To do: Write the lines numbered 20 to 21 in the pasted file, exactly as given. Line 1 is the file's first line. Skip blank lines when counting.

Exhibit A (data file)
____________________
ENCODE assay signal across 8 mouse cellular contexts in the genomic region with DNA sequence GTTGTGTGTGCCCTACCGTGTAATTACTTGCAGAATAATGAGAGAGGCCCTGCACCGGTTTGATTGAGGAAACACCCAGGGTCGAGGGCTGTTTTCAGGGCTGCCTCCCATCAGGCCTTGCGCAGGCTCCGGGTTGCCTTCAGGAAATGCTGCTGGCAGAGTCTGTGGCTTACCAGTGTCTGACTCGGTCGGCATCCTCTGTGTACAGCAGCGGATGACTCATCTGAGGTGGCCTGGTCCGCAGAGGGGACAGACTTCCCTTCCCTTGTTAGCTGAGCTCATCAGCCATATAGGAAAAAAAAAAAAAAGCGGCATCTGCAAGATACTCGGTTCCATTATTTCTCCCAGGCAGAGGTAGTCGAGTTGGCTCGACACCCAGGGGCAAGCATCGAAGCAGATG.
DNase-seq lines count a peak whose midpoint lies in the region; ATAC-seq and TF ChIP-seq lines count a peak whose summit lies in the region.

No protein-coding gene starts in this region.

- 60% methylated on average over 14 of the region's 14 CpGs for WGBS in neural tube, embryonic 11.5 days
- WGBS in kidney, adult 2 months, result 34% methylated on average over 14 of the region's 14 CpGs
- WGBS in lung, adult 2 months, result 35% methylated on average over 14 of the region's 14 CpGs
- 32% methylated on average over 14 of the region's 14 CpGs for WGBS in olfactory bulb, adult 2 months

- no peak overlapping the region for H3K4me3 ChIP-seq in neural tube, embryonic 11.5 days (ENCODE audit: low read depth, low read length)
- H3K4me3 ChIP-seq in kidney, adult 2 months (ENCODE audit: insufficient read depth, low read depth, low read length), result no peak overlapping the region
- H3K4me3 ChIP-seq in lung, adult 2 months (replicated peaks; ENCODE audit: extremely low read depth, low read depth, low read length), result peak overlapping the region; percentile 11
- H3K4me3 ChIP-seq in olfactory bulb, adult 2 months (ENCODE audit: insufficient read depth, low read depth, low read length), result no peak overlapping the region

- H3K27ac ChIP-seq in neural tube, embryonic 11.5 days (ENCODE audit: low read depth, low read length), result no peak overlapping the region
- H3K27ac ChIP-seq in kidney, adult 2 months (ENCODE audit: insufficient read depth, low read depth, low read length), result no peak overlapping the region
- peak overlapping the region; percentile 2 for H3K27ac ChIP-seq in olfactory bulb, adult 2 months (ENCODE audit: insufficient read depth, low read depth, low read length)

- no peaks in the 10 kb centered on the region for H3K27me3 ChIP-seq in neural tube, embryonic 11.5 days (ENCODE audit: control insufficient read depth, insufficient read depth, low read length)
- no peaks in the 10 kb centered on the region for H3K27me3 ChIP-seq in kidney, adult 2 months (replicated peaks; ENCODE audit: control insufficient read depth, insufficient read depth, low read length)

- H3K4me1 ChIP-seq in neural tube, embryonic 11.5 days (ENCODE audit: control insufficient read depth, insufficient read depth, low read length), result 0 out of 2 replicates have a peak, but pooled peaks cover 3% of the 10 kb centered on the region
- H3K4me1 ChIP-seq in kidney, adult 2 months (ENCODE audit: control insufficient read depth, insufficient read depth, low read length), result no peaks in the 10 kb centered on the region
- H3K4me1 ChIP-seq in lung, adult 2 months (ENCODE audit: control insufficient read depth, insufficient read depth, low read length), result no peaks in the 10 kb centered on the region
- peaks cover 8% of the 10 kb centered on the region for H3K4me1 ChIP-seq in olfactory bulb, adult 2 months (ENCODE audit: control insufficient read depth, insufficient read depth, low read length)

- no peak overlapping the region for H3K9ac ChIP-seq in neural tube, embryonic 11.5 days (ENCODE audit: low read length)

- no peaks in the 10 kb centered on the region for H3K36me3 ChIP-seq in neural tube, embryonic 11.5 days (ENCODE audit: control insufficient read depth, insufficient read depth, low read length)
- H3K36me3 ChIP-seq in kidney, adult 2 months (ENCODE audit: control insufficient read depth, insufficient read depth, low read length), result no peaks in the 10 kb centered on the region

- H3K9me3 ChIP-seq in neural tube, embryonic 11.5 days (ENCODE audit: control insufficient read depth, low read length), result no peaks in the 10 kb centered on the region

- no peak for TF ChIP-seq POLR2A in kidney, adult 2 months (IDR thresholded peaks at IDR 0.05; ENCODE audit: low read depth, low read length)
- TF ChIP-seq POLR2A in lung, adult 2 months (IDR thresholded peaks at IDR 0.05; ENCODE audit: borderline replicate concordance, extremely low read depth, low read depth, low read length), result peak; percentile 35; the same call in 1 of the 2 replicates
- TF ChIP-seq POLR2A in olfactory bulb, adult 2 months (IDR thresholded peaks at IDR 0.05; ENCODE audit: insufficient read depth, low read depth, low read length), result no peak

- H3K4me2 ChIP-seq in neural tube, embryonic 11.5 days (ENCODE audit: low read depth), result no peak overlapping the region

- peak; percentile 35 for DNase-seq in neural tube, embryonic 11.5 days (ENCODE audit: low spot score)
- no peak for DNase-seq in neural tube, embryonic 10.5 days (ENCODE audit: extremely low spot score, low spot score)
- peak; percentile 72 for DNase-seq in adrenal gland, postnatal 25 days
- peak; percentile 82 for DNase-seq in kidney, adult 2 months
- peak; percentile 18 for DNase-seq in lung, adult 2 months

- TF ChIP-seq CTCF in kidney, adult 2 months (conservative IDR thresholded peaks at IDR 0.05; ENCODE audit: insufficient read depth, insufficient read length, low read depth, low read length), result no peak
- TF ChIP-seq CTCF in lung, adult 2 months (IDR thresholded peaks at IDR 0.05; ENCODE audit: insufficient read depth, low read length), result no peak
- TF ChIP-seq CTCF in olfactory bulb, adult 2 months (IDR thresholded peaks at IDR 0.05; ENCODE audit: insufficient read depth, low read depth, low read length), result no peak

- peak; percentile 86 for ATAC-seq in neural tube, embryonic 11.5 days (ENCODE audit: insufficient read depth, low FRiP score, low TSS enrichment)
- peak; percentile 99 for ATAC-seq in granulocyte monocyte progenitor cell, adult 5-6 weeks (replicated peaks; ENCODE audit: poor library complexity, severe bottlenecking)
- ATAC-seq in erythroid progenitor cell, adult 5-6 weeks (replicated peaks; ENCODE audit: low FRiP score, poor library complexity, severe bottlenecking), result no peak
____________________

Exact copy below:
- peaks cover 8% of the 10 kb centered on the region for H3K4me1 ChIP-seq in olfactory bulb, adult 2 months (ENCODE audit: control insufficient read depth, insufficient read depth, low read length)

- no peak overlapping the region for H3K9ac ChIP-seq in neural tube, embryonic 11.5 days (ENCODE audit: low read length)